Gustav MAHLER (1860-1911)
Symphony No. 3 in D minor (1895) [96:15]
Klaus Tennstedt in conversation with Michael Oliver* [5:44]
Waltraud Meier (mezzo)
Eton College Boys Choir
London Philharmonic Choir
London Philharmonic Orchestra/Klaus Tennstedt
rec. 5 October 1986, Royal Festival Hall, London; *1987, BBC Studios. ADD
ICA CLASSICS ICAC 5033 [59:58 + 42:21]
Over the last few years a series of live recordings has emerged of Klaus Tennstedt conducting the Mahler symphonies. All have enhanced my appreciation of him as a Mahler interpreter of great stature. EMI led the way in this respect, followed by BBC Legends and then by the LPO’s own label. Without exception these recordings have added a new dimension to his interpretations over and above the considerable achievements of his studio-based complete cycle for EMI. Now ICA Classics add to the ‘live’ Tennstedt canon with this 1986 performance of the Third Symphony.
I’ve heard nearly all the live recordings so far issued - the exceptions being the EMI accounts of the Sixth and Seventh, though I have heard alternative recordings of these symphonies on the LPO and BBC Legends labels respectively. It seems to me that the live readings have an extra degree of electricity as compared with their studio equivalents. Tennstedt set down a studio recording of the Third in October 1979 and it’s interesting to compare the timings.
Movement 1979 studio 1986 live I 33:06 32:15 II 10:38 10:15 III 18:51 17:07 IV 9:49 9:36 V 4:13 4:05 VI 20:41 22:40 Total 97:18 96:15
In all honesty the playing times aren’t all that different, other than in the first and last movements - and the track for the sixth movement includes some 30 seconds of applause in the 1986 recording. The basic pulse for Tennstedt’s performance of the finale is marginally broader in 1986 but where differences arise it’s more a question of a slight nudge or easing of the tempo here and there. Differences are only to be expected: as Tennstedt remarks in his conversation with Michael Oliver, which mainly concerns the Sixth Symphony, his conception of each symphony remained “fixed” but his interpretations were never the same. As he put it, Mahler composed life in his music and life is always changing.
The key, however, lies in the last sentence of Michael McManus’s booklet note in which he says of the two recordings of the Third “The track timings may be remarkably similar to those of the studio recording, but there is a heightening of ardour that cold numbers could never capture.”
The huge first movement is delivered with the intensity that one almost invariably finds in a Tennstedt performance, especially of Mahler. The LPO responds to his direction with playing that is acute and alive - the brass section is on superb form while the woodwind playing is deft and characterful. The rhetorical trombone solos, such a key feature of this movement, are powerful and sonorous. In a vast movement such as this, which can sprawl in lesser hands, Tennstedt’s ability to keep the bigger picture in view, while paying proper attention to detail at all times, is vital. The music is tumultuous at times but one never feels that the conductor’s control slips. Incidentally, one small but significant presentational point is that ICA allows a good gap between each of the first four movements; for example there’s just over twenty seconds between the end of the first movement and the start of the next one.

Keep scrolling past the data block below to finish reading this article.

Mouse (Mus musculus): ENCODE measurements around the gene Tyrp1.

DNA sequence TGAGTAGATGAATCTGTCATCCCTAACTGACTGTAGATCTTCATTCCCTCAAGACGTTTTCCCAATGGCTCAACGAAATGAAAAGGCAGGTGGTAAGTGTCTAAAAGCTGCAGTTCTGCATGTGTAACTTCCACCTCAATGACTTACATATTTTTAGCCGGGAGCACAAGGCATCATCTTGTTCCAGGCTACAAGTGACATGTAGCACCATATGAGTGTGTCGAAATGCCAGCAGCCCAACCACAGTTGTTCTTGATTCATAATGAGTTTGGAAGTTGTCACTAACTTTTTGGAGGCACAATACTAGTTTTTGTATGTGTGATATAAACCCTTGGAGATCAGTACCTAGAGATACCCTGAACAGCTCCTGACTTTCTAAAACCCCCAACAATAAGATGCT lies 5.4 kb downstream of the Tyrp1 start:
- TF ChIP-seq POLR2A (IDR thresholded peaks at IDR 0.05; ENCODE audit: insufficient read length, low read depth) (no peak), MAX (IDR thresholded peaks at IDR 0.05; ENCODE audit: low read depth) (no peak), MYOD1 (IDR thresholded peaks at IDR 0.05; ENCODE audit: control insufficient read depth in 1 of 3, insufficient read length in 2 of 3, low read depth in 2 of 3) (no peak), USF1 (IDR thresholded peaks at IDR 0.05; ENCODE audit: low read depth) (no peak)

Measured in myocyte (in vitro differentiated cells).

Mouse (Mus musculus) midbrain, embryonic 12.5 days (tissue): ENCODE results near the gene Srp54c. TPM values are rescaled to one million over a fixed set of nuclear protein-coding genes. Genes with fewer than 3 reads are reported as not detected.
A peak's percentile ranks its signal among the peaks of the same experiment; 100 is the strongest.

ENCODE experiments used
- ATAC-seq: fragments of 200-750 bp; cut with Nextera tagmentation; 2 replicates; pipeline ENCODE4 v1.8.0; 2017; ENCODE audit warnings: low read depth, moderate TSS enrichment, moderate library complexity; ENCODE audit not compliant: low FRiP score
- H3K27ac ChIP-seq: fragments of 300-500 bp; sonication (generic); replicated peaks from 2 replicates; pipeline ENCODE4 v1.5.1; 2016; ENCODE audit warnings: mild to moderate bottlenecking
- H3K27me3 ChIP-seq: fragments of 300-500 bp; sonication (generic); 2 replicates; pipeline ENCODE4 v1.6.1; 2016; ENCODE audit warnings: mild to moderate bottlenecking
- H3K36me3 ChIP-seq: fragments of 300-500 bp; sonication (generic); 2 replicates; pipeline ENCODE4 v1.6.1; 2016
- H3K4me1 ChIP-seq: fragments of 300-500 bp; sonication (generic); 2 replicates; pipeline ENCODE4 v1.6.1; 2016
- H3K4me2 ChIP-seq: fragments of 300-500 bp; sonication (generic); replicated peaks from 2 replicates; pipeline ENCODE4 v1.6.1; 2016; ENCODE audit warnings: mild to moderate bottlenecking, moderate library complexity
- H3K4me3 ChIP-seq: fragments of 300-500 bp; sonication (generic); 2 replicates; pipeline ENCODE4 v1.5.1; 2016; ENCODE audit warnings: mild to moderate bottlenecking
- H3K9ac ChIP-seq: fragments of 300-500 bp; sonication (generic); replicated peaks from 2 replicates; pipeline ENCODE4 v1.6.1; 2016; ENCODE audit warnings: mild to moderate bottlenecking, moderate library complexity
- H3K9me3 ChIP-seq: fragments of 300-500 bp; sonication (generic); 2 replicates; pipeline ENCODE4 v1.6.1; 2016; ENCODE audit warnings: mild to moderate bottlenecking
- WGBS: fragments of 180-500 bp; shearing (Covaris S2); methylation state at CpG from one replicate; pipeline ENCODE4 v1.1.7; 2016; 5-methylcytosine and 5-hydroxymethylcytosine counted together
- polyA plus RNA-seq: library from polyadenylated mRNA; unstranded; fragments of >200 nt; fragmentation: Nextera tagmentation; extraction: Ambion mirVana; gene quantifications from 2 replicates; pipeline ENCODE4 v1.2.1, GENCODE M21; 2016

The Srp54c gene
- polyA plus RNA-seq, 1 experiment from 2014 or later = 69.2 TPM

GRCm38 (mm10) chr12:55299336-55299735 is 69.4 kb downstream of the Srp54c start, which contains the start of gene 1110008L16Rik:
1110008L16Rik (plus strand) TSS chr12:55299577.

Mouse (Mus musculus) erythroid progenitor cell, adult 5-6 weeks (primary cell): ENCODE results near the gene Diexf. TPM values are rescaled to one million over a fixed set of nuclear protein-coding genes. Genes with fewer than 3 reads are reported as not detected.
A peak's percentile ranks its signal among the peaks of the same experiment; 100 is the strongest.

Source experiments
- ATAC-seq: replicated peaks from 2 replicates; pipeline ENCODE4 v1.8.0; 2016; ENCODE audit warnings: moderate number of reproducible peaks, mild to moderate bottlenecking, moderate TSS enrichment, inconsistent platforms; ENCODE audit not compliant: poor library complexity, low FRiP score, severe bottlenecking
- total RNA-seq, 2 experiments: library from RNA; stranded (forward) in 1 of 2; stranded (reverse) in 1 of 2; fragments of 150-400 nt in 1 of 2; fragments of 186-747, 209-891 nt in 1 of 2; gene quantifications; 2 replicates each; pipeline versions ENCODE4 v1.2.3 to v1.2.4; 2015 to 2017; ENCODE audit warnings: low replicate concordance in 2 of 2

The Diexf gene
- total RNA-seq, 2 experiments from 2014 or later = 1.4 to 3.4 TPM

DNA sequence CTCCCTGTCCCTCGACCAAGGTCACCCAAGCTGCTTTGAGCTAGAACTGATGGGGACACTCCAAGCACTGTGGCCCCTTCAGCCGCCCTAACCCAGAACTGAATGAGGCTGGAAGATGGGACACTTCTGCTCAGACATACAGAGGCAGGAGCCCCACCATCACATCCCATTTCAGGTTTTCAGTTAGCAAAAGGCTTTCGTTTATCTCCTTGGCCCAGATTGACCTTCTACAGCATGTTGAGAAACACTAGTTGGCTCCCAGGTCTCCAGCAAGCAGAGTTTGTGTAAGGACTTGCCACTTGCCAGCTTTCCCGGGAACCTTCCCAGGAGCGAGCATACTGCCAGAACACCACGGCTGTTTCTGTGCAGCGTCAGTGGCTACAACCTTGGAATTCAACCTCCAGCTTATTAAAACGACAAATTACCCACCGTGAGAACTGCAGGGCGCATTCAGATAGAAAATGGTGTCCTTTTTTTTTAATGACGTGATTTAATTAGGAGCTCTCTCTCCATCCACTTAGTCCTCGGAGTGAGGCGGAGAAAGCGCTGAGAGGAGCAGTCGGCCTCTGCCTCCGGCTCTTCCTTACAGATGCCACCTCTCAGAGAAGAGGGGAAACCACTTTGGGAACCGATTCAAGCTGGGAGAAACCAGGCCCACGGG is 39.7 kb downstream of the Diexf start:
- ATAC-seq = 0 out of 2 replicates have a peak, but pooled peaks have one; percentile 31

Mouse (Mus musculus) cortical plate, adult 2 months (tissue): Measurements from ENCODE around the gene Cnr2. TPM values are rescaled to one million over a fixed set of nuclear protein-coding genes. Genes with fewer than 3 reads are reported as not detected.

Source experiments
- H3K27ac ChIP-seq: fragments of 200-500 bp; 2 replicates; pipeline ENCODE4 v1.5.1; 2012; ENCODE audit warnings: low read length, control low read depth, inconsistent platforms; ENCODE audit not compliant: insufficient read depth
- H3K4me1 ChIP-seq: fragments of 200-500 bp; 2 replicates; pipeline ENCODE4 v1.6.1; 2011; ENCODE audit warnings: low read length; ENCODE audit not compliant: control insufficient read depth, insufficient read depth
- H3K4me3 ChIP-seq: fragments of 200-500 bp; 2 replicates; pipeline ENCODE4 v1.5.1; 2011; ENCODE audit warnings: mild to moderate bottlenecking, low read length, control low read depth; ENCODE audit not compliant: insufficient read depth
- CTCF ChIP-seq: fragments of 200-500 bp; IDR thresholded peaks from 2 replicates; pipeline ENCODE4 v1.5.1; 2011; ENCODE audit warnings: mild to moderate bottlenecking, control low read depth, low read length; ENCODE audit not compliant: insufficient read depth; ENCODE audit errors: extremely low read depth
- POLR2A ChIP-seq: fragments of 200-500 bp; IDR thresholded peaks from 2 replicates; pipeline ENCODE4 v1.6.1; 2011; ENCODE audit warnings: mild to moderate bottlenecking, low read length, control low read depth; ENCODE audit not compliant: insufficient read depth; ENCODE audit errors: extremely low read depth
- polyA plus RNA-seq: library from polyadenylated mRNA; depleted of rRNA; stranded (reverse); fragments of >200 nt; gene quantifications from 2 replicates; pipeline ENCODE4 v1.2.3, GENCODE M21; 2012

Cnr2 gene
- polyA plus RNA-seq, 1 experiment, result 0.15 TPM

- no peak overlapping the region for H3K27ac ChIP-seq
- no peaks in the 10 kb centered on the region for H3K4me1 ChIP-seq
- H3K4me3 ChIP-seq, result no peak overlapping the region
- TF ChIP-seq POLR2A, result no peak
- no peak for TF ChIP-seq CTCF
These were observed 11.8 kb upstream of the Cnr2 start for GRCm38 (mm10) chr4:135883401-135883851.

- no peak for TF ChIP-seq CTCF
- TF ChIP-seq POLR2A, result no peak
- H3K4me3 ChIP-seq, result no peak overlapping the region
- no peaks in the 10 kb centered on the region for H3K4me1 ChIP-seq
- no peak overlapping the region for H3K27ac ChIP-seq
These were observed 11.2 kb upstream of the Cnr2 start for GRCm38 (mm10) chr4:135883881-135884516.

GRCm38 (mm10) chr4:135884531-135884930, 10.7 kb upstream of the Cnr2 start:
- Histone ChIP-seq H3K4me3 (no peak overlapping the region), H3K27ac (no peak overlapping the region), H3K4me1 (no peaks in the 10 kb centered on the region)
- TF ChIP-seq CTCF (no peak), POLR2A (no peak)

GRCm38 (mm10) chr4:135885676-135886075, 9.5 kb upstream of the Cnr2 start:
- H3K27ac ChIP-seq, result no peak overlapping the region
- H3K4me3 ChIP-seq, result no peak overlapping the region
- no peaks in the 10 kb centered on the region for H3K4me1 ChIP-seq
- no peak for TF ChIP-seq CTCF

In II Tennstedt displays lightness of touch and obtains a good deal of affectionate playing from the orchestra. He brings out the quirky awkwardness of the music in III, which is expertly pointed. When the post-horn interludes are reached the solo instrument is magically distanced. In these episodes Tennstedt achieves a fine degree of nostalgia without overdoing the sentimentality. Each of these passages is excellent but the final one is particularly hushed and delicate.
Waltraud Meier is an expressive soloist in IV but in the following movement she perhaps overdoes the vibrato a little and her solo passages are too effusive in tone for my taste. On the other hand, the choral singing is delightfully lively and fresh and, where required, the boys produce a robust sound that’s entirely appropriate.
Tennstedt’s account of the finale is noble and spacious. Comparing it with his studio reading one finds that the basic tempo is a fraction slower, though the difference is not significant. The string playing in the opening paragraphs is first class. As the movement progresses
Tennstedt finds the requisite depth of expression but the emotion is never excessive. The conductor’s judgement of pace seems unerring - one is reminded that he was also a fine Bruckner conductor. Tennstedt’s great concentration and inspired playing by the LPO combine in a memorable performance of this eloquent adagio and the final pages (from 19:06) are majestic.
ICA has used a BBC recording under licence and the sound is very good. At the end of the second disc we can hear a short, interesting conversation between Tennstedt and Michael Oliver in which the conductor talks about his approach to Mahler. Though the principal emphasis is on the Sixth symphony what he has to say is of relevance to his way with Mahler in general and it’s well worth hearing.
Once again, hearing Klaus Tennstedt live in Mahler is a rich and rewarding experience. I shan’t be parting with his EMI studio recording but this concert performance now supplants it. Now we only lack live Tennstedt recordings of the Fourth and Ninth symphonies and of Das Lied von der Erde. Let us hope that there are recordings lying in the vaults somewhere and that, if there are, these will see the light of day before too long.
Once again, hearing Klaus Tennstedt live in Mahler is a rich and rewarding experience.